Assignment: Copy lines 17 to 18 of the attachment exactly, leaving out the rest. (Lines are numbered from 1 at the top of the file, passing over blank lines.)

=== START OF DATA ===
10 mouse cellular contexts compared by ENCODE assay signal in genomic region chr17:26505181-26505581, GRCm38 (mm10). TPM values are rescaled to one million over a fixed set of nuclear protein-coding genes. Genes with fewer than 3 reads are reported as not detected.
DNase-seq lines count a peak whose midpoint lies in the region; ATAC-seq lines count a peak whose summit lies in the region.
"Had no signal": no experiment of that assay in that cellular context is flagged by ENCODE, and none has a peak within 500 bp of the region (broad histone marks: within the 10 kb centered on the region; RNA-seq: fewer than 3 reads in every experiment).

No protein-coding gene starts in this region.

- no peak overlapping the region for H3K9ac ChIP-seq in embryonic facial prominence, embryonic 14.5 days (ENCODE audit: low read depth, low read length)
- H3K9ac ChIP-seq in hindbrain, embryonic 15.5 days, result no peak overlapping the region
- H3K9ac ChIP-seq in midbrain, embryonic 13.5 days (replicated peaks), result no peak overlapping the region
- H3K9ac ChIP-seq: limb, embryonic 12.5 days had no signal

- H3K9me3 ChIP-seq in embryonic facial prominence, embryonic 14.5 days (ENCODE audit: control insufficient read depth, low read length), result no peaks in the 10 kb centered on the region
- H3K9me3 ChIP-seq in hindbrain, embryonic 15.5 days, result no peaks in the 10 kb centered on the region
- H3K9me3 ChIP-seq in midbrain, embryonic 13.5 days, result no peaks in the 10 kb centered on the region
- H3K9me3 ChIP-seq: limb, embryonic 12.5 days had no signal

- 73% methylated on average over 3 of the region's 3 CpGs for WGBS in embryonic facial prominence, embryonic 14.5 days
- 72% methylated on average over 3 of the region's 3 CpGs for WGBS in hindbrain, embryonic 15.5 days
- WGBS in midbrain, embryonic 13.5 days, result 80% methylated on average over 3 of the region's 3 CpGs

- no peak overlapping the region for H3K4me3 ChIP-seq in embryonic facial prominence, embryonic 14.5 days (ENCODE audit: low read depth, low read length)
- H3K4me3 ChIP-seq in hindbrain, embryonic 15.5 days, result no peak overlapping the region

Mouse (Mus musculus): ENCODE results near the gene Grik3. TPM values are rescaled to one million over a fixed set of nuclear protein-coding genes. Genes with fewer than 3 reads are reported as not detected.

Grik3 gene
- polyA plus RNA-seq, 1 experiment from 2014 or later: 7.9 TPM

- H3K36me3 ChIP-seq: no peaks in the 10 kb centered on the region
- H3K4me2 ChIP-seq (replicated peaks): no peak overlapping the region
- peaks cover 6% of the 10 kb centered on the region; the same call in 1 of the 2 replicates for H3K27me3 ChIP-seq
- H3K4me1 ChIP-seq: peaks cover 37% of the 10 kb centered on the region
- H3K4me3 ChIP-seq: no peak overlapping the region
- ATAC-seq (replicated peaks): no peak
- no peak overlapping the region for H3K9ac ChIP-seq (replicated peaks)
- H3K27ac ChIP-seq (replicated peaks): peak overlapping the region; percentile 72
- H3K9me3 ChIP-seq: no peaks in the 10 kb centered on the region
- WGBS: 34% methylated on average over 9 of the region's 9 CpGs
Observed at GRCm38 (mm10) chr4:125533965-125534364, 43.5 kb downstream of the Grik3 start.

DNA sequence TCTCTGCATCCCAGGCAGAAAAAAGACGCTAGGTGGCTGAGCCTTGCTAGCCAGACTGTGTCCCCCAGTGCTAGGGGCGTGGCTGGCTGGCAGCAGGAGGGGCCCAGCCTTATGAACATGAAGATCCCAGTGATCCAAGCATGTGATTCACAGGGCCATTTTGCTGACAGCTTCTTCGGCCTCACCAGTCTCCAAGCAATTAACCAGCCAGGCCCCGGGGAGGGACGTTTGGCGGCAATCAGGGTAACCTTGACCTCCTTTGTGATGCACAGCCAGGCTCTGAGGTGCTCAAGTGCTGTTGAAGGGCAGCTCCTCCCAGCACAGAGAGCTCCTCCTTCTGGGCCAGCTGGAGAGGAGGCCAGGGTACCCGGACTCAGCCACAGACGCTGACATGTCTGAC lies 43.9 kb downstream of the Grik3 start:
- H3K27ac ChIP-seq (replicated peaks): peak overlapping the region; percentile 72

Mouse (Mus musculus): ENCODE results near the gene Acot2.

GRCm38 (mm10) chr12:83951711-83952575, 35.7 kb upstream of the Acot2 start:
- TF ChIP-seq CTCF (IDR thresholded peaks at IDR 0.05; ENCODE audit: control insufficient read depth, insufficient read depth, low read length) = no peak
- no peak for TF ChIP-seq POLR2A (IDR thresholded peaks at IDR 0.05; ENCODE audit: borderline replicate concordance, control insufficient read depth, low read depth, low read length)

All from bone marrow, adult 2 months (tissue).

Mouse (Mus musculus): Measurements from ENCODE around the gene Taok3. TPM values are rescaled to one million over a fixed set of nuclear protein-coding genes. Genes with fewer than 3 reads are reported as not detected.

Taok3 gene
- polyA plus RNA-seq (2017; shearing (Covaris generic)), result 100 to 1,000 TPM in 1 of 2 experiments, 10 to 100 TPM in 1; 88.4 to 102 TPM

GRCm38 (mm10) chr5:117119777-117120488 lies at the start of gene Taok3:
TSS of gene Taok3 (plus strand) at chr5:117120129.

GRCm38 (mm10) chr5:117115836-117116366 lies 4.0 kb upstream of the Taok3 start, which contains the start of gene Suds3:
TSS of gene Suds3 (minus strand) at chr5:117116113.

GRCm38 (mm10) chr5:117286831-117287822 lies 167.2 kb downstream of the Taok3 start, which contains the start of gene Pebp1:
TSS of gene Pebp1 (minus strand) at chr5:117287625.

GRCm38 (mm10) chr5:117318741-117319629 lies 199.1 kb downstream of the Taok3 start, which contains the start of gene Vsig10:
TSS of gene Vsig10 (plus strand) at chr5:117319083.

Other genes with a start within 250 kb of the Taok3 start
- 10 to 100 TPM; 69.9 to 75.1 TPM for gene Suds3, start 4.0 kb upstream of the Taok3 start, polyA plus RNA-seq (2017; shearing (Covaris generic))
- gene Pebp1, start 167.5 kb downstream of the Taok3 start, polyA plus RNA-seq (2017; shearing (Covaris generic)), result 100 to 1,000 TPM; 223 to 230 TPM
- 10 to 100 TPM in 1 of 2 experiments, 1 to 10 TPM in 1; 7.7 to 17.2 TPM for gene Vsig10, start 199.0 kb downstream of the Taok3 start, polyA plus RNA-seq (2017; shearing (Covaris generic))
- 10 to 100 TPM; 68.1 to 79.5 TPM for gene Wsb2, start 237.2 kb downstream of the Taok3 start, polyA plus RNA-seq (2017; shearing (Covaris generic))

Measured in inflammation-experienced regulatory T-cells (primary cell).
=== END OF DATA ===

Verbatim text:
- H3K4me3 ChIP-seq in hindbrain, embryonic 15.5 days, result no peak overlapping the region

Mouse (Mus musculus): ENCODE results near the gene Grik3. TPM values are rescaled to one million over a fixed set of nuclear protein-coding genes. Genes with fewer than 3 reads are reported as not detected.